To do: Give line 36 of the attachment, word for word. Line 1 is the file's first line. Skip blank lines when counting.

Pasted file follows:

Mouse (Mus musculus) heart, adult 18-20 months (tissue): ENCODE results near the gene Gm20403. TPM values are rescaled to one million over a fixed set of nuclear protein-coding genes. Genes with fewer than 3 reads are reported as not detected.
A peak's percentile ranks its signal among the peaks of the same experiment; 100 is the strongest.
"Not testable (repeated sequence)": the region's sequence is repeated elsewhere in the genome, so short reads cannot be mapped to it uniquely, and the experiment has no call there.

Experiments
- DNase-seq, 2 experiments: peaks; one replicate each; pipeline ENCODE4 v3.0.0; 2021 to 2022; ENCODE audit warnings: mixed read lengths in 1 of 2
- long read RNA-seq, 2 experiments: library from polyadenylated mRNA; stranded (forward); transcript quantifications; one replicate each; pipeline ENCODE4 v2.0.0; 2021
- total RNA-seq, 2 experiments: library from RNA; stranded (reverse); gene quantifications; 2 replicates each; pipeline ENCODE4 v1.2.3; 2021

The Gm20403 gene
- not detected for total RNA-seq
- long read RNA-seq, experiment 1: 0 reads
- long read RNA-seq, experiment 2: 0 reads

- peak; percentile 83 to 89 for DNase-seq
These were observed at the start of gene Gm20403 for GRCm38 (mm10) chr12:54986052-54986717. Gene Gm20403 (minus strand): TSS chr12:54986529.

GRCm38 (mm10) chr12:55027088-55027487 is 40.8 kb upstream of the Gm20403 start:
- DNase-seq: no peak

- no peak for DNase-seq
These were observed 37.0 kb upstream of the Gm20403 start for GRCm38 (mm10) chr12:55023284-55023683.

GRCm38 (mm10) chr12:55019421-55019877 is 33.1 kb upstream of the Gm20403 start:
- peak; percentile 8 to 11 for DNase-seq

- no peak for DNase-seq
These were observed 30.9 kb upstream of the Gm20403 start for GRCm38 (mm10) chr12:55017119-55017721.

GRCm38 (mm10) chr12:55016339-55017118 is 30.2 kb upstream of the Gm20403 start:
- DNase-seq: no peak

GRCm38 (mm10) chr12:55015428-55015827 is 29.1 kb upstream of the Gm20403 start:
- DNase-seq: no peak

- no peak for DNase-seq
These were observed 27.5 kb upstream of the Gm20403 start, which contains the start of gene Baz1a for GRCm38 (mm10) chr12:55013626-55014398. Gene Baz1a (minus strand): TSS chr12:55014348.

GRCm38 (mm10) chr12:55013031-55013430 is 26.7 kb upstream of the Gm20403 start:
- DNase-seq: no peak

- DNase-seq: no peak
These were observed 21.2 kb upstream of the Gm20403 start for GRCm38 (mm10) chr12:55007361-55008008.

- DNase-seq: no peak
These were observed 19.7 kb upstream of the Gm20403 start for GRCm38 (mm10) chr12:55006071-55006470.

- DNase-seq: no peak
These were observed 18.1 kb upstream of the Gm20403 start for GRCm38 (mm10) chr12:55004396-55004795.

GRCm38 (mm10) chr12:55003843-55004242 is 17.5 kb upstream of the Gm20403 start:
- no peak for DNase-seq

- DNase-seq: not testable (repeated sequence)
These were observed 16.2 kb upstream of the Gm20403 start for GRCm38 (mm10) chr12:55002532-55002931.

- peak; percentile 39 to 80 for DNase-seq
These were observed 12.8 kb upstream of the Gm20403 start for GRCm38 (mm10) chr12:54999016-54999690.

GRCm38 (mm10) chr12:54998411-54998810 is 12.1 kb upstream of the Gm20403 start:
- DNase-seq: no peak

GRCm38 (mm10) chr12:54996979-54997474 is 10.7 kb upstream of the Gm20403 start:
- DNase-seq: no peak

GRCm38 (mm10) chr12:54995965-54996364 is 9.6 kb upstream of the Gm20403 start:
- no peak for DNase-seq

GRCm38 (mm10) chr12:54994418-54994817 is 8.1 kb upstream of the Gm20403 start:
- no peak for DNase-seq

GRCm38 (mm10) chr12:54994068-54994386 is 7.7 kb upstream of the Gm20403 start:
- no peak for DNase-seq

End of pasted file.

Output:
GRCm38 (mm10) chr12:55003843-55004242 is 17.5 kb upstream of the Gm20403 start: